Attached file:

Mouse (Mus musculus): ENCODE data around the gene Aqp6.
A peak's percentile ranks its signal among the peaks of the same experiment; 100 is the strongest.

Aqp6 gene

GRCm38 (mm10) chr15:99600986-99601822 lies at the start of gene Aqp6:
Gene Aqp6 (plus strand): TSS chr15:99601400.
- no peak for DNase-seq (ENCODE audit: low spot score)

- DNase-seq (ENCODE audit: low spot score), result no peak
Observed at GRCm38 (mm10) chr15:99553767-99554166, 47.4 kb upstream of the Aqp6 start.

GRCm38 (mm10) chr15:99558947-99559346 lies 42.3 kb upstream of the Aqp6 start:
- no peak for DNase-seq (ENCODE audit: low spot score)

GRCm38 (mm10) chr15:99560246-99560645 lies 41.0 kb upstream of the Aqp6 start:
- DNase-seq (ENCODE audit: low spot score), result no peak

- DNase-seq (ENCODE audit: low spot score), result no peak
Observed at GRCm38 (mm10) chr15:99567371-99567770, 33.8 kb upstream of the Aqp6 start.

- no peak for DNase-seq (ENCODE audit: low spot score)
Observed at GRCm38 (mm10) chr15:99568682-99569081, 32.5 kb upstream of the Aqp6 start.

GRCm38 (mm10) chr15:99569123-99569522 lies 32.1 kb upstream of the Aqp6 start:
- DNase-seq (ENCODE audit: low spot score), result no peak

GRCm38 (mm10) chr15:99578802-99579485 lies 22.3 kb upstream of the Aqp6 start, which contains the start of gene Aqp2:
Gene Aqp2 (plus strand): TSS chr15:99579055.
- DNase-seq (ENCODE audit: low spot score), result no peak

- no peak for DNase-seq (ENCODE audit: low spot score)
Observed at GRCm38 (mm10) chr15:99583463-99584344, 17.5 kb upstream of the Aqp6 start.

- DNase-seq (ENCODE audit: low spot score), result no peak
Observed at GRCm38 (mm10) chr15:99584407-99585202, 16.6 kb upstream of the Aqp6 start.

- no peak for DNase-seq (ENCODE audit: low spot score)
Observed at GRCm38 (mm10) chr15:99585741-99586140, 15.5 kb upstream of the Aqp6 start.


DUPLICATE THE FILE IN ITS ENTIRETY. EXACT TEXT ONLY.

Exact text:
Mouse (Mus musculus): ENCODE data around the gene Aqp6.
A peak's percentile ranks its signal among the peaks of the same experiment; 100 is the strongest.

Aqp6 gene

GRCm38 (mm10) chr15:99600986-99601822 lies at the start of gene Aqp6:
Gene Aqp6 (plus strand): TSS chr15:99601400.
- no peak for DNase-seq (ENCODE audit: low spot score)

- DNase-seq (ENCODE audit: low spot score), result no peak
Observed at GRCm38 (mm10) chr15:99553767-99554166, 47.4 kb upstream of the Aqp6 start.

GRCm38 (mm10) chr15:99558947-99559346 lies 42.3 kb upstream of the Aqp6 start:
- no peak for DNase-seq (ENCODE audit: low spot score)

GRCm38 (mm10) chr15:99560246-99560645 lies 41.0 kb upstream of the Aqp6 start:
- DNase-seq (ENCODE audit: low spot score), result no peak

- DNase-seq (ENCODE audit: low spot score), result no peak
Observed at GRCm38 (mm10) chr15:99567371-99567770, 33.8 kb upstream of the Aqp6 start.

- no peak for DNase-seq (ENCODE audit: low spot score)
Observed at GRCm38 (mm10) chr15:99568682-99569081, 32.5 kb upstream of the Aqp6 start.

GRCm38 (mm10) chr15:99569123-99569522 lies 32.1 kb upstream of the Aqp6 start:
- DNase-seq (ENCODE audit: low spot score), result no peak

GRCm38 (mm10) chr15:99578802-99579485 lies 22.3 kb upstream of the Aqp6 start, which contains the start of gene Aqp2:
Gene Aqp2 (plus strand): TSS chr15:99579055.
- DNase-seq (ENCODE audit: low spot score), result no peak

- no peak for DNase-seq (ENCODE audit: low spot score)
Observed at GRCm38 (mm10) chr15:99583463-99584344, 17.5 kb upstream of the Aqp6 start.

- DNase-seq (ENCODE audit: low spot score), result no peak
Observed at GRCm38 (mm10) chr15:99584407-99585202, 16.6 kb upstream of the Aqp6 start.

- no peak for DNase-seq (ENCODE audit: low spot score)
Observed at GRCm38 (mm10) chr15:99585741-99586140, 15.5 kb upstream of the Aqp6 start.